Kaui Hart Hemmings’ 2007 novel was adapted into a movie in 2011, starring George Clooney as Matt King, who lives with his family in Hawaii. After a tragic accident leaves his wife in a coma, he struggles both with the stipulation in his wife’s will that she be allowed to die with dignity as well as his relatives who are pressuring him to sell the family’s large land trust. The story evokes themes related to the inherent conflict created when fiduciary and beneficiary are the same person, the importance of selecting the right fiduciaries, and planning considerations related to the specific nature and value of different types or property.

Breakout Option 2: "Grand Budapest Hotel"
Rent or watch via Amazon Prime or iTunes Store.
This Wes Anderson film centers on the story M. Gustave, as told by his protégé, Zero. Gustave is the concierge at a high-class hotel, where he befriends many wealthy guests. One such guest, who was also Gustave’s lover, dies suddenly. She leaves a valuable painting to Gustave, but her family is suspicious and goes to great lengths (including murder and ski chases) to re-acquire the painting from Gustave. Themes include 1) how planners deal with a client—particularly with varied assets—who makes numerous estate plan changes; 2) whether Gustave was the sympathetic character portrayed, or an outsider who took advantage of the countess for financial gain, as perceived by the family; and 3) an extraordinary example of personal conflict and bad behavior in family disputes.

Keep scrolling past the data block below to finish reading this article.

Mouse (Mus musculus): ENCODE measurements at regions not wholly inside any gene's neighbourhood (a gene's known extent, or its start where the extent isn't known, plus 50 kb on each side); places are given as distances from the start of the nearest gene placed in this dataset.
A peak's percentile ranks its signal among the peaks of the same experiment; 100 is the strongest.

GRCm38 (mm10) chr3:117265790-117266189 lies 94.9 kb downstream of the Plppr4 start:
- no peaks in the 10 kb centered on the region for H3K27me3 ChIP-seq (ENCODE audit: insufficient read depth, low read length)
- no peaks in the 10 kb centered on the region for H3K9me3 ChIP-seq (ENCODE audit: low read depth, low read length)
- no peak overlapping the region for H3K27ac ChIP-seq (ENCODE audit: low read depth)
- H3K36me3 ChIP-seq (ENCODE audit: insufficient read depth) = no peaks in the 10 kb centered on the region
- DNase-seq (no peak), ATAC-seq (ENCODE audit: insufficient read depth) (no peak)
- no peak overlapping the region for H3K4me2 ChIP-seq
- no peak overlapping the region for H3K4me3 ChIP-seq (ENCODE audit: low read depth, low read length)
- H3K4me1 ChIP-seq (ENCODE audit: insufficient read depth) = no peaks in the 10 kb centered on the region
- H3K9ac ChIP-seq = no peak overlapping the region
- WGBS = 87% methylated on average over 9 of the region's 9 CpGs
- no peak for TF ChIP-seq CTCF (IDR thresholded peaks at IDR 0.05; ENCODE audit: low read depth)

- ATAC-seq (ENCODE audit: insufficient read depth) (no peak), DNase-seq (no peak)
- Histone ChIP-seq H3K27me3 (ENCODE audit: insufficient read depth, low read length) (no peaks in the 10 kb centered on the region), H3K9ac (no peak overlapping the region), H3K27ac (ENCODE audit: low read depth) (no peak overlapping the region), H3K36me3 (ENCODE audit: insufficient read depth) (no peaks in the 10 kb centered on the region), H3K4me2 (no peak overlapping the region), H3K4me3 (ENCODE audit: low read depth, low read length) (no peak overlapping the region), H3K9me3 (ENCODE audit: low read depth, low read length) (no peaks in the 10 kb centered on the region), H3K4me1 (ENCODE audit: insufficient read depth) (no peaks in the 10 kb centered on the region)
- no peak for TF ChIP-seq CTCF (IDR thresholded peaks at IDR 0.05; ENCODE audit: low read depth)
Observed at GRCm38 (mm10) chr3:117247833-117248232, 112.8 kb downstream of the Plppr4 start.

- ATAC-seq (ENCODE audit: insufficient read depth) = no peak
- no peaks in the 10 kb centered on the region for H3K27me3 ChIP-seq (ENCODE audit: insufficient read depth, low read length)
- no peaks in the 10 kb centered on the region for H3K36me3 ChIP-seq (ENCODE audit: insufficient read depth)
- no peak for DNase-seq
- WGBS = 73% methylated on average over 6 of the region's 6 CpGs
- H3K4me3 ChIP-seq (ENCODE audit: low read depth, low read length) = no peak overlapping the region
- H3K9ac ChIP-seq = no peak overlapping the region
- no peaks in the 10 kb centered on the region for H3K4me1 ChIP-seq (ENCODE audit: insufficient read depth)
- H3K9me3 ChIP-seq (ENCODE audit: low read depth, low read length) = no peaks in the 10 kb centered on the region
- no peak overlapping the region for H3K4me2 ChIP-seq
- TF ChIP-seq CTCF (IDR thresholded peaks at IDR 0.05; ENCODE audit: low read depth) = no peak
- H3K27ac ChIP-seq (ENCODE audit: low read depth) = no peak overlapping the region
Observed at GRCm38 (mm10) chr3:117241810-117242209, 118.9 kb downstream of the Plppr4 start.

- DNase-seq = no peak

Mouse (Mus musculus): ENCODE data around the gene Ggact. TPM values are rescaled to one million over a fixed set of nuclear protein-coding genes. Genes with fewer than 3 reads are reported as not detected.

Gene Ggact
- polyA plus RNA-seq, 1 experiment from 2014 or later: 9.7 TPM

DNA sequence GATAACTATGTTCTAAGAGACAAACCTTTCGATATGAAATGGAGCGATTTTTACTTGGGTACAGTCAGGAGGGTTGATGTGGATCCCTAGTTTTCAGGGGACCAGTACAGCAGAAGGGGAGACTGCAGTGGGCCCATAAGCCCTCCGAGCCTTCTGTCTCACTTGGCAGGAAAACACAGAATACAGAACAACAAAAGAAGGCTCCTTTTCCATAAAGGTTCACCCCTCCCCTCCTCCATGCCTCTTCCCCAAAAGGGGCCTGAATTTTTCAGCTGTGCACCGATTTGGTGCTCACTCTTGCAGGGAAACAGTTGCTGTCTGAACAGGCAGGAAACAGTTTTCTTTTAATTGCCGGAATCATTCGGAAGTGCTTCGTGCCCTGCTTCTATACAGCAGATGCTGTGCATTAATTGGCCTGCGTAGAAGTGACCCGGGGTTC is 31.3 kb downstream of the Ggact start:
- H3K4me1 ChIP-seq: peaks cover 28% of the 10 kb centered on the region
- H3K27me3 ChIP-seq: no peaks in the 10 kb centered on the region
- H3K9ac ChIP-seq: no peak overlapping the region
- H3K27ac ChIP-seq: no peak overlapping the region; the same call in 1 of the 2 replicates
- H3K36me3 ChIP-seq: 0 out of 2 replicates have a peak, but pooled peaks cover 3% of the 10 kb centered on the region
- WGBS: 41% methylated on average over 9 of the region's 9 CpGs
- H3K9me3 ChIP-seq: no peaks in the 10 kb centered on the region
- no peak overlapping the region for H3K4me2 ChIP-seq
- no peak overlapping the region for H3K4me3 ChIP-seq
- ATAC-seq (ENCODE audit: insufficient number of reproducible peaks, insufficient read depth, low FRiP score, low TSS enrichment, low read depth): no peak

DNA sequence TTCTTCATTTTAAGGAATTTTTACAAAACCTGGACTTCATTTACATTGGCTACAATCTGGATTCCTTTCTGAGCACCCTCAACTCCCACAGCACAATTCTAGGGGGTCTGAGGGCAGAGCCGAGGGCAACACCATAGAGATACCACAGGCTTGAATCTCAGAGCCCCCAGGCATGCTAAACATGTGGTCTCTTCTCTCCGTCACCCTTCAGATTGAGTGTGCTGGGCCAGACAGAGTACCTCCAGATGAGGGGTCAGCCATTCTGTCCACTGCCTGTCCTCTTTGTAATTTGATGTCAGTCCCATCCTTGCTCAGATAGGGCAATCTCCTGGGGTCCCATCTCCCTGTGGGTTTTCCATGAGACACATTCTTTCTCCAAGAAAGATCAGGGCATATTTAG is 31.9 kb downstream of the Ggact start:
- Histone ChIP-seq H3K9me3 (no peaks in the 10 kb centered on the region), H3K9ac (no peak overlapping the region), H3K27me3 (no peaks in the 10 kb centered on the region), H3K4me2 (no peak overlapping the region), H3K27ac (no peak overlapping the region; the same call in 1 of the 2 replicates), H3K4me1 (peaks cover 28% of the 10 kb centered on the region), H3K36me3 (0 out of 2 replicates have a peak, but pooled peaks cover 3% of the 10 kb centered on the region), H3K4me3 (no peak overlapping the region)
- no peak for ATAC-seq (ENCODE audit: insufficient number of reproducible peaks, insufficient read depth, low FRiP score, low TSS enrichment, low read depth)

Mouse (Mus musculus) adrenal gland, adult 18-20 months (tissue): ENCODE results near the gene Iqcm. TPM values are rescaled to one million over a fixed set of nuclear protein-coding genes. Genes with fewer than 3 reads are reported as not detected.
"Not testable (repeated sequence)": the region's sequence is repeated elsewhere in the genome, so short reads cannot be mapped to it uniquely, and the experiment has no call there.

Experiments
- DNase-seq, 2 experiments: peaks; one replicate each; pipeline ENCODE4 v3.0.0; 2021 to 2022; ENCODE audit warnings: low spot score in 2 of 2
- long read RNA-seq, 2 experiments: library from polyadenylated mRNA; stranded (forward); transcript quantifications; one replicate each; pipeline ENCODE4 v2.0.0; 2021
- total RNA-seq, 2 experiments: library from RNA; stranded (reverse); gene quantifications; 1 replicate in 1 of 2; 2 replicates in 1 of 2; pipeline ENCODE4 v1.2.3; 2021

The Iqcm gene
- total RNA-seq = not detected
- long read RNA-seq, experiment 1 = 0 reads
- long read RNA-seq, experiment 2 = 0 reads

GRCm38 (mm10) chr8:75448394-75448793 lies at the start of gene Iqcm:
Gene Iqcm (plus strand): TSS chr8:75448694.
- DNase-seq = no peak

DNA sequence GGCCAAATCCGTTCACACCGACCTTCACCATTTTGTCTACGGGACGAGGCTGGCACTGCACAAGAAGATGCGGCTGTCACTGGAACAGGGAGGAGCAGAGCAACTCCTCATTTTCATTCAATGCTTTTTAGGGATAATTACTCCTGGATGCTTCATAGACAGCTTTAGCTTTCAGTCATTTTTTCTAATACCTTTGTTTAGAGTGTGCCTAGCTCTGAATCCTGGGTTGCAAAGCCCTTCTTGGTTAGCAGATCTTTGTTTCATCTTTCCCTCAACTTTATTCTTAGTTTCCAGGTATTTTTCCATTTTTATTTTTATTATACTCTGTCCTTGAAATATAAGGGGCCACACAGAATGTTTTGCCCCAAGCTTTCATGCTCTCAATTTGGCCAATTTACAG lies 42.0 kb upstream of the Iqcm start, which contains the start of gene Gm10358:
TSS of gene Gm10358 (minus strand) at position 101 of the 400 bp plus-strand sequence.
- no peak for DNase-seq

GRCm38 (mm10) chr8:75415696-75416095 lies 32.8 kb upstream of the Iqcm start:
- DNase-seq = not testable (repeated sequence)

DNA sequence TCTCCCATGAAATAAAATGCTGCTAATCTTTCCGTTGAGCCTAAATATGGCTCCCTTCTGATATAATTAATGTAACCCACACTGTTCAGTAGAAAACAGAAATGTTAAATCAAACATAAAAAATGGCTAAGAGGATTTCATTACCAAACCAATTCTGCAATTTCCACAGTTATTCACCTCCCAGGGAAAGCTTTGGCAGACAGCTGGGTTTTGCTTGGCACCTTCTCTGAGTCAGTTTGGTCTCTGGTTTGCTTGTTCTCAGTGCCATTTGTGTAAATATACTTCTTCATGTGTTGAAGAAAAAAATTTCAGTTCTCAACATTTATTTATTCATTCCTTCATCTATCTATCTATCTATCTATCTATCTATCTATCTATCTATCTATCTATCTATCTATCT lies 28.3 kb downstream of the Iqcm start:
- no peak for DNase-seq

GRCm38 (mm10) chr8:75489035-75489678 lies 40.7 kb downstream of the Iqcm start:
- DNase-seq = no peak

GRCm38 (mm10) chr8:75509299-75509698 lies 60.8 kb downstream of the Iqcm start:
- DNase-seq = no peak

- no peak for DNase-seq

Breakout Option 3: "Knives Out"
Rent or watch via Amazon Prime or iTunes Store.
"Knives Out" is a classic murder mystery involving family members with competing motives for possibly killing the family patriarch, a famous murder mystery author. [Spoiler alert] "Knives Out" has an interesting plot twist where the decedent leaves all of his possessions to a non-family member. This decision leads to a salient scene in which all of the family members nervously sit around and discuss the ways one can contest a will. Central to the discussion are issues of lack of capacity and undue influence, as well as the necessity of a strong case if a will contest is to be successful. Additionally, discussion of the slayer rule ensues, as the disgruntled family speculates that the sole beneficiary’s potential involvement in the patriarch’s death may allow them to recover their stake in the family fortune.